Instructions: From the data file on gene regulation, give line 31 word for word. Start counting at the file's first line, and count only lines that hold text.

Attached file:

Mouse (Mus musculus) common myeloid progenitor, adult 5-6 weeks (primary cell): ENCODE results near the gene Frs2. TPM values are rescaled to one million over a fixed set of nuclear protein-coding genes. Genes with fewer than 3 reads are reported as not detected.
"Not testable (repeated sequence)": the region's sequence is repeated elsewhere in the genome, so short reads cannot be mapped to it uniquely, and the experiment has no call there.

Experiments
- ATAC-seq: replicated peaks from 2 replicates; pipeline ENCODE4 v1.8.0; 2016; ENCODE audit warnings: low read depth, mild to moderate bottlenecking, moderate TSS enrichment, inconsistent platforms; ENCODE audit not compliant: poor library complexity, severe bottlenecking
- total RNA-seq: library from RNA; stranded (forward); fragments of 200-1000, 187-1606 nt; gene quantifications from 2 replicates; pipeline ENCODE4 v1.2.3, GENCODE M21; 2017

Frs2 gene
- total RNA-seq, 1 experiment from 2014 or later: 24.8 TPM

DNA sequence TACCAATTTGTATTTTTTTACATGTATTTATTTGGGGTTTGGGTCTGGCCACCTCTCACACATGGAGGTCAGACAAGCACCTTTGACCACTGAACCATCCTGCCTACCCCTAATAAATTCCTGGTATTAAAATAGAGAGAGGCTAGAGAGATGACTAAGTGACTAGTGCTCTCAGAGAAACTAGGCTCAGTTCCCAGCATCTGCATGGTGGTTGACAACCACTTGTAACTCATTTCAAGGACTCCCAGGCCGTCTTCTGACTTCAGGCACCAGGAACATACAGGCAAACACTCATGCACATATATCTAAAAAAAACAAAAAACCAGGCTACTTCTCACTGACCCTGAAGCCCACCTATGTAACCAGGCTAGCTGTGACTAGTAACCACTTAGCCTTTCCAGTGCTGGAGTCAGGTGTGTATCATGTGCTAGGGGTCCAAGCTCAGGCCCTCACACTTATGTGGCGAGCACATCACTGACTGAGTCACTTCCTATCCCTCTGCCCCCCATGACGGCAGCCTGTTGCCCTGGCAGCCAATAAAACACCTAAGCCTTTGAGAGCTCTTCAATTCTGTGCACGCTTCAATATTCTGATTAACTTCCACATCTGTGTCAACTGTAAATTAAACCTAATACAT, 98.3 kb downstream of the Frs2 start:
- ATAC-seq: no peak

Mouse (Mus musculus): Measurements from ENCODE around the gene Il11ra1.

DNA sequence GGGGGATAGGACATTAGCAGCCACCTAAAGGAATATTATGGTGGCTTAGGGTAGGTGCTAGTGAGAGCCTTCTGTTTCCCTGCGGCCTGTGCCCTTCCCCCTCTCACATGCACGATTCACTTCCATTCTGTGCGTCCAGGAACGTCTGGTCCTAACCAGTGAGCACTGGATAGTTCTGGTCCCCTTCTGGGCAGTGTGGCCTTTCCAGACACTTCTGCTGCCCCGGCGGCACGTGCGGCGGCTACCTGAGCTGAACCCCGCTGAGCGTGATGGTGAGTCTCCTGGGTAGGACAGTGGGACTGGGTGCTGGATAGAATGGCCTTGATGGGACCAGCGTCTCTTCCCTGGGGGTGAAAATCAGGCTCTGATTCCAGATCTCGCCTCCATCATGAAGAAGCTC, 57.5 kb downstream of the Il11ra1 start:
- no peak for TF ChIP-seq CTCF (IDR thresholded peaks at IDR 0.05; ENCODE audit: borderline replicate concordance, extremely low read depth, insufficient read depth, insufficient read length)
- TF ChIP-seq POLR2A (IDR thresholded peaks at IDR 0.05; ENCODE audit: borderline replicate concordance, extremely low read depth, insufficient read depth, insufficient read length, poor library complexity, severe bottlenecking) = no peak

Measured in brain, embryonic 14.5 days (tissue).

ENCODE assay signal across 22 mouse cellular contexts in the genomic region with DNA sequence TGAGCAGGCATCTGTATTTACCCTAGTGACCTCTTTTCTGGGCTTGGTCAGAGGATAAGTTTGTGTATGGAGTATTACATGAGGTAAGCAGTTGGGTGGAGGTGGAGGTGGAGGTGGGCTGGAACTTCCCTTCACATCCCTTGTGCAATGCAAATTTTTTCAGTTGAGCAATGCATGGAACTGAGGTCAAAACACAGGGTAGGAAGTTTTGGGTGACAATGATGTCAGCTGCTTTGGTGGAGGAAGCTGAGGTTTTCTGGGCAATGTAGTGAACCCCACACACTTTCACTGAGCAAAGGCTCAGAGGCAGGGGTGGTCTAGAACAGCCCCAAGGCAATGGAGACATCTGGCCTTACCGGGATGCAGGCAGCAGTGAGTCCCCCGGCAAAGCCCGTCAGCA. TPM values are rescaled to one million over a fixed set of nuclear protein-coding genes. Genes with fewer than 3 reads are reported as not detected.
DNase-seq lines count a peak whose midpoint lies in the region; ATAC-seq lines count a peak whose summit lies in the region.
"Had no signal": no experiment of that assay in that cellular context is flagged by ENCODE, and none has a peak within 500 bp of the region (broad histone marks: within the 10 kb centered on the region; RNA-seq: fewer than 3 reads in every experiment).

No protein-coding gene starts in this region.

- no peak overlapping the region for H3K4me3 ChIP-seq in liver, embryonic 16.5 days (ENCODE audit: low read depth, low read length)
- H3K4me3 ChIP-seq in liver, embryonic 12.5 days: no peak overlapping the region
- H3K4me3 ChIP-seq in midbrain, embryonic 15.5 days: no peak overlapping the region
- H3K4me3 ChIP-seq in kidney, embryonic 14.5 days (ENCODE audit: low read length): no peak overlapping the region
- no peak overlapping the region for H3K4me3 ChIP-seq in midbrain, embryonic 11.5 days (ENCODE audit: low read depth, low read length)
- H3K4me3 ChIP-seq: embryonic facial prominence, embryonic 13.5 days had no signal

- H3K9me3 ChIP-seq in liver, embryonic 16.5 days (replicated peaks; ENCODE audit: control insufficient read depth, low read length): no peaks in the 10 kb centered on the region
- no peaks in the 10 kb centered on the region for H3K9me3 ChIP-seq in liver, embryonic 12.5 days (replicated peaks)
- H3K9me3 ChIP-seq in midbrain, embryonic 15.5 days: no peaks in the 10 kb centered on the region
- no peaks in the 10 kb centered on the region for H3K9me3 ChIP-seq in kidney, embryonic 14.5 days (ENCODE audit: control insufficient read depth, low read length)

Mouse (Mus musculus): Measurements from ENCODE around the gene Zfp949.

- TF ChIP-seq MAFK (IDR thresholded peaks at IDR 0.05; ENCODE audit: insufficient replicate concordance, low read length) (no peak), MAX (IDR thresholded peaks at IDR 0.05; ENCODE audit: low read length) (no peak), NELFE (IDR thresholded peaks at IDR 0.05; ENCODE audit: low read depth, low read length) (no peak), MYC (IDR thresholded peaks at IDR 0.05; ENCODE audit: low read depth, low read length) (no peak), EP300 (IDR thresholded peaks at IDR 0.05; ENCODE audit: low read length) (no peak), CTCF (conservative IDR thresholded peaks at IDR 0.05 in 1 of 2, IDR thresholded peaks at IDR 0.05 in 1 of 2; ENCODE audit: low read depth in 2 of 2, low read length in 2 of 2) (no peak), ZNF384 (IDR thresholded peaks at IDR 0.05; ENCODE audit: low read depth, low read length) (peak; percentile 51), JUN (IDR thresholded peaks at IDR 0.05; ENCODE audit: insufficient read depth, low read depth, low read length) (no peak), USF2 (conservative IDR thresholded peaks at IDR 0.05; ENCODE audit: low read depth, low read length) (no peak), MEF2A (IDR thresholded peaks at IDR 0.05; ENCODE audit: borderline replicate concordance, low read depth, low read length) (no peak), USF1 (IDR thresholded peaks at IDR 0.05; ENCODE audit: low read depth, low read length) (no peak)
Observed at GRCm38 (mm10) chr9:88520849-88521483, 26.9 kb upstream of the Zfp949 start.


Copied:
Observed at GRCm38 (mm10) chr9:88520849-88521483, 26.9 kb upstream of the Zfp949 start.